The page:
Seasoned Greetings

With his off-the-wall flavour pairings and leftfield aromas, Berlin’s star chef and Escentric Molecules’ favourite, Tim Raue was never gonna cook Christmas the way your granny does it.

Seasoned Greetings

– December is not my favourite time of year. I hate the cold weather and heavy food over-flavoured with deep, dark notes. We aim to teleport you away from the season with flavours and aromas that are light and bright.

– You don’t come to me for a traditional German Christmas dinner. That would be oven-roasted duck served with braised red cabbage and potato dumplings. I’d do it differently. Instead of braising the cabbage I’d serve it raw, shaved fine as a salad, with a purple curry powder dressing. Instead of potato dumplings, I’d do apple dumpling cooked in lime juice and lemongrass. As for the duck, it would be lightly cooked then flamed to give it a touch of winter heat. I’d serve it tataki style - sliced like sashimi.

Instead of braising the cabbage I’d serve it raw with a purple curry powder dressing.

– Forget Christmas pudding. We don’t serve puddings at Tim Raue, we never use wheat flour and we avoid white sugar. We prefer light, refreshing desserts so you feel energised after you’ve eaten. For Christmas dessert I might focus on tangerines, a traditional fruit at this time of year. I would poach them in green matcha tea, and serve with green matcha sherbet and a ginger meringue, with a little kinome (a citrus-peppery Japanese herb).

– Sometimes we throw out the wine and pair food with a different drink. Take the drink we served with the suckling pig at the Escentric Molecules 10th birthday party. If we had added that hickory smoke and ‘Almdudler’ herbal lemonade to some winery guy’s finest white Bordeaux he would have gone crazy. For him it would be like taking a Picasso and saying ‘I don’t like that blue in the back I’m going to make it a bit darker’. So we used coxorange apple juice as a base. With juices you are free to add aromas and flavours and mix it up.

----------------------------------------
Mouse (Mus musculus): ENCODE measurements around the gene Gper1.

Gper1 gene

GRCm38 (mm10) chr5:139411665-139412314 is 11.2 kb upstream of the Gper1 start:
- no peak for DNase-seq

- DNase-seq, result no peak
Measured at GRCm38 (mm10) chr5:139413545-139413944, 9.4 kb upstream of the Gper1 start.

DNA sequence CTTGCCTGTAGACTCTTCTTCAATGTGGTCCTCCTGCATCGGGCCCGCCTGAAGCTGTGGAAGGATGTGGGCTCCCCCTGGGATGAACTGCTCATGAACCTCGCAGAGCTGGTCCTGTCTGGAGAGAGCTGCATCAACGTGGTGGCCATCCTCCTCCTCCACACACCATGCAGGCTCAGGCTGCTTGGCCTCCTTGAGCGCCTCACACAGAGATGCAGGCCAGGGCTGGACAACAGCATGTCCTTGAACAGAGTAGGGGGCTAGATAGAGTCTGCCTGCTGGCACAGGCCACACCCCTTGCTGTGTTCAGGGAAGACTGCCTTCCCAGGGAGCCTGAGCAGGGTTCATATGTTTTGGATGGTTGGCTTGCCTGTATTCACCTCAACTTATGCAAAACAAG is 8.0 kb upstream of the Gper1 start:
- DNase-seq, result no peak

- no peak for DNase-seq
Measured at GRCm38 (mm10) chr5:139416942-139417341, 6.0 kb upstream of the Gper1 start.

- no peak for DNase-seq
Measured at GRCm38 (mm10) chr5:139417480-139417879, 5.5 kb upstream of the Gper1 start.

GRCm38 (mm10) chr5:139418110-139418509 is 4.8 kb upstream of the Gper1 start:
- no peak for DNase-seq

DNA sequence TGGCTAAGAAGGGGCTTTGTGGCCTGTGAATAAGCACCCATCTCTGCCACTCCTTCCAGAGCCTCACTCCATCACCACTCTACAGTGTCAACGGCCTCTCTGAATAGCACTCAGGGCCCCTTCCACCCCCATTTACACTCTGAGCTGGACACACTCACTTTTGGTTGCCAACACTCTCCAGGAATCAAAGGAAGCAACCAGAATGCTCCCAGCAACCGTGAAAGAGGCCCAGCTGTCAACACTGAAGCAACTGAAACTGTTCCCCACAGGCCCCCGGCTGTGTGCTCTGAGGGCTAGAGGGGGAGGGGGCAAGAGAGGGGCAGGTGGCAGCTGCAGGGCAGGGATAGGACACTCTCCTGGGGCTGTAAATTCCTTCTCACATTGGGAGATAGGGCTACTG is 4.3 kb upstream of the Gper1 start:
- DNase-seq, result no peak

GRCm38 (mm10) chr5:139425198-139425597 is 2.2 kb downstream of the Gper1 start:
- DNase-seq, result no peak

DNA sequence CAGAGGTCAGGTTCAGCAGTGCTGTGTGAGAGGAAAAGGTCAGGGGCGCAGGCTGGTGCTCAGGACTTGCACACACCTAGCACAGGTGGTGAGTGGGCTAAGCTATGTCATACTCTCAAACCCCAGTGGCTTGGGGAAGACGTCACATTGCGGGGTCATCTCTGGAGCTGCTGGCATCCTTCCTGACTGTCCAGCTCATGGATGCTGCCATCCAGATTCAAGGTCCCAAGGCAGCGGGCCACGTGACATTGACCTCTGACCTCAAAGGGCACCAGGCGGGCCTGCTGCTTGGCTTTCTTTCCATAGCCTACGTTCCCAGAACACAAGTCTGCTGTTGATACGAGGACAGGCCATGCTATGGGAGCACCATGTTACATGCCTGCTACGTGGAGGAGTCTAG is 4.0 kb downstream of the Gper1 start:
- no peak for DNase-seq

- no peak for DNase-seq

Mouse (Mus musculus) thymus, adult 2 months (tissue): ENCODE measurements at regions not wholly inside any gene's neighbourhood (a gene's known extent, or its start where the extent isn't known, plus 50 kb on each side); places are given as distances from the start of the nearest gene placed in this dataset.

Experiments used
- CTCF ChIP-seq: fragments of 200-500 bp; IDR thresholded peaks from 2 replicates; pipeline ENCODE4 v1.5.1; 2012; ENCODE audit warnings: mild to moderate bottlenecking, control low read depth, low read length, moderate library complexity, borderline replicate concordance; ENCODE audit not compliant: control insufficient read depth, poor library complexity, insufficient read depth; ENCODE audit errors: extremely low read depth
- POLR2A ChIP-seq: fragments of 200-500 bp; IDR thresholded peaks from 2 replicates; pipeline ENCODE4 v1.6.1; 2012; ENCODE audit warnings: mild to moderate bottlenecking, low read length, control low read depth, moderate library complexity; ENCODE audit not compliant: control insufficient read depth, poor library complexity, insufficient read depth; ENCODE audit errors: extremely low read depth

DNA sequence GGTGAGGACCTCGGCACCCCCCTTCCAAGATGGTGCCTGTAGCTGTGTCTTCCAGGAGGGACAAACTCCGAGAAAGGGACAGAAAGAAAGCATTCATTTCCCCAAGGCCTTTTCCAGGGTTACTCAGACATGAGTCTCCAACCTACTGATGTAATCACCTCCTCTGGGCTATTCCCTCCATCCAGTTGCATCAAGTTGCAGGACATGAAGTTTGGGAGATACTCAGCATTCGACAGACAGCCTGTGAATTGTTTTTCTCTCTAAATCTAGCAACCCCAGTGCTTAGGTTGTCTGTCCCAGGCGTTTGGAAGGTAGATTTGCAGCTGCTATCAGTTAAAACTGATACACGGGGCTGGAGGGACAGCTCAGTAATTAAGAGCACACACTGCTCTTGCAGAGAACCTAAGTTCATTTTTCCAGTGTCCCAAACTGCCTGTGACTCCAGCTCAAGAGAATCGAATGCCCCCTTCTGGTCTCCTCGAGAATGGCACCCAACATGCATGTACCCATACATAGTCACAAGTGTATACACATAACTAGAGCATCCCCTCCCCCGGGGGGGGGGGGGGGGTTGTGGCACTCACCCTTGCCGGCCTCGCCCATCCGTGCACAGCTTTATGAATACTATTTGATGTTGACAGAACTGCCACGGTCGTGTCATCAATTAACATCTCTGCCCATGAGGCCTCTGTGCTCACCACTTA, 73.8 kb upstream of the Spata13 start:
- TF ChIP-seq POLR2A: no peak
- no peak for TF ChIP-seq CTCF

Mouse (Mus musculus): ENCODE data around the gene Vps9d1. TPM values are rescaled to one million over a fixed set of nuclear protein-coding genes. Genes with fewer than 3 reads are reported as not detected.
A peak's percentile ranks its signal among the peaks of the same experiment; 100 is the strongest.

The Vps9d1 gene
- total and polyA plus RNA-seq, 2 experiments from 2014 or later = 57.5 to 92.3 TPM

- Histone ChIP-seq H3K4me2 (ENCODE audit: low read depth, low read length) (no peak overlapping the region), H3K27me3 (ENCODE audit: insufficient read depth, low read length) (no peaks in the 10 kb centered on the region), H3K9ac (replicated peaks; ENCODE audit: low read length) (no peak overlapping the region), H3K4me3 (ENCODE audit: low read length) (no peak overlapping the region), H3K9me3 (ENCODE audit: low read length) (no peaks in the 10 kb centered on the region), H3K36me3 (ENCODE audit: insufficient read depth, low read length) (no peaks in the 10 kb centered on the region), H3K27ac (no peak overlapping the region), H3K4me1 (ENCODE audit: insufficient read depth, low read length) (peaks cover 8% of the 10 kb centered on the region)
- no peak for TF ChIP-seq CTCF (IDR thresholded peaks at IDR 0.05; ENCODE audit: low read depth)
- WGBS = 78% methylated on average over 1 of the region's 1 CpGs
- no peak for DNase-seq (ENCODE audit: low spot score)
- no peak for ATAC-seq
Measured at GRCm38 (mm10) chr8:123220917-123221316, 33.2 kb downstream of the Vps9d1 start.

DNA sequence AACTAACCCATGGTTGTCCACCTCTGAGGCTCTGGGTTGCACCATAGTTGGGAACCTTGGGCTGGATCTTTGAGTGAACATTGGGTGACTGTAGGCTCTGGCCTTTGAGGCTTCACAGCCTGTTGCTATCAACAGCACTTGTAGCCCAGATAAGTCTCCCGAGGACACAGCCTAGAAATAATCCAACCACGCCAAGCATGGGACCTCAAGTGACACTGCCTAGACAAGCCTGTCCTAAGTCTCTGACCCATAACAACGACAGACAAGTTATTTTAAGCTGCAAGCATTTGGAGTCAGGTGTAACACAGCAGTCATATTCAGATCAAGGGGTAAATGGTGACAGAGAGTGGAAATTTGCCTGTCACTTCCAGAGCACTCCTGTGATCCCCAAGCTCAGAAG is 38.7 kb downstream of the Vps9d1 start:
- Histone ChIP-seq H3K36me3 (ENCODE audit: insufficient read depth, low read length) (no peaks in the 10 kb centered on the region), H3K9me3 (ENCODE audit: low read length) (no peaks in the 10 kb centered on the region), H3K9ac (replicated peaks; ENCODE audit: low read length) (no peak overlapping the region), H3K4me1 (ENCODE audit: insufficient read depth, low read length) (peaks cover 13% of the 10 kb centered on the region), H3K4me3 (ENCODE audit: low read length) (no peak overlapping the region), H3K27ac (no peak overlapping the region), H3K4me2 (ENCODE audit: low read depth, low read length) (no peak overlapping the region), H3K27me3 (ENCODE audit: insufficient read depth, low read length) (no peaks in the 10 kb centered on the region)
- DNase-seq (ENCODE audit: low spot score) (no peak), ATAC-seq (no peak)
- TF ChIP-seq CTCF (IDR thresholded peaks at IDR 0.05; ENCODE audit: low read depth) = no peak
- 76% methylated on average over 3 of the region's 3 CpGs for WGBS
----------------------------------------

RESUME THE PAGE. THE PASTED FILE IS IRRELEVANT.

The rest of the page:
If we had added that hickory smoke to some winery guy’s finest white Bordeaux he would have gone crazy.

– The French food I was raised on as a young chef can be blah. Everything changed for me when I went to Singapore in 2003. I dived into a long exploration of Asian flavours. I found I loved Thai and Cantonese - in China, Cantonese food is by far the most elegant – and the Japanese attitude of being absolutely focused on quality of ingredients. I mixed it up with my roots in French cooking and that's how I came to be a white boy with a bastard Asian kitchen.

– We want to waken all the senses, not just your palate. Take the mandarin orange placed on each plate at the Escentric dinner. You could drink in that pure colour with your eyes, hold it in your hand, smell it. We sprayed each one with mandarin oil to super-charge its aroma. We also added a tiny amount of an Escentric Molecules fragrance. The whole experience should be fun as well as multi-sensory. I hate that over-formal fine dining thing. Eating out should be relaxed, with a bit of humour thrown in.


Below, one of Tim’s recipes for you to try:

Seasoned Greetings - Escentric Molecules

Wasabi Langoustine

Serves 4


4 langoustines

Peel the langoustines and remove the pipe running along the back. Pat the langoustines into cornstarch to coat. Leave aside for 6 hours, then deep fry in oil for 90 seconds.

Wasabi Mayo

60g mayonnaise
2g coriander powder (make this by drying fresh coriander in a microwave then crushing to a fine powder with a pestle and mortar)
2 tbs grated wasabi
1 tsp green tabasco sauce

Mix all ingredients and refrigerate.

Wasabi Marshmallow

100ml apple juice
4g freshly grated wasabi 10g sugar
5g gelatin powder

Mix apple juice with the freshly grated wasabi and the sugar in a saucepan. Bring it to boil and remove from the heat. Add the gelatin powder. Pour the mixture into a stand mixer with a wire whisk attachment and whisk it until it is thick and glossy. Scrape the marshmallow mixture into a rectangular pan and let it cool down. Afterwards cut out maple shaped marshmallows.

Thai Vinaigrette and Mango Aspic

Thai vinaigrette:

40 g mango cubes
40 g raw carrot cubes
2 tbs finely chopped coriander stalks 2 tbs fish sauce, “Prik Nam Pla”
80 ml chicken stock
20 ml rice vinegar
40 ml lime juice

Mix all ingredients and refrigerate. Mango aspic:

40 ml mango puree
1 pinch modified food starch

Mix both ingredients, pass through a fine sieve and refrigerate.

Arrange the dish as in the picture above.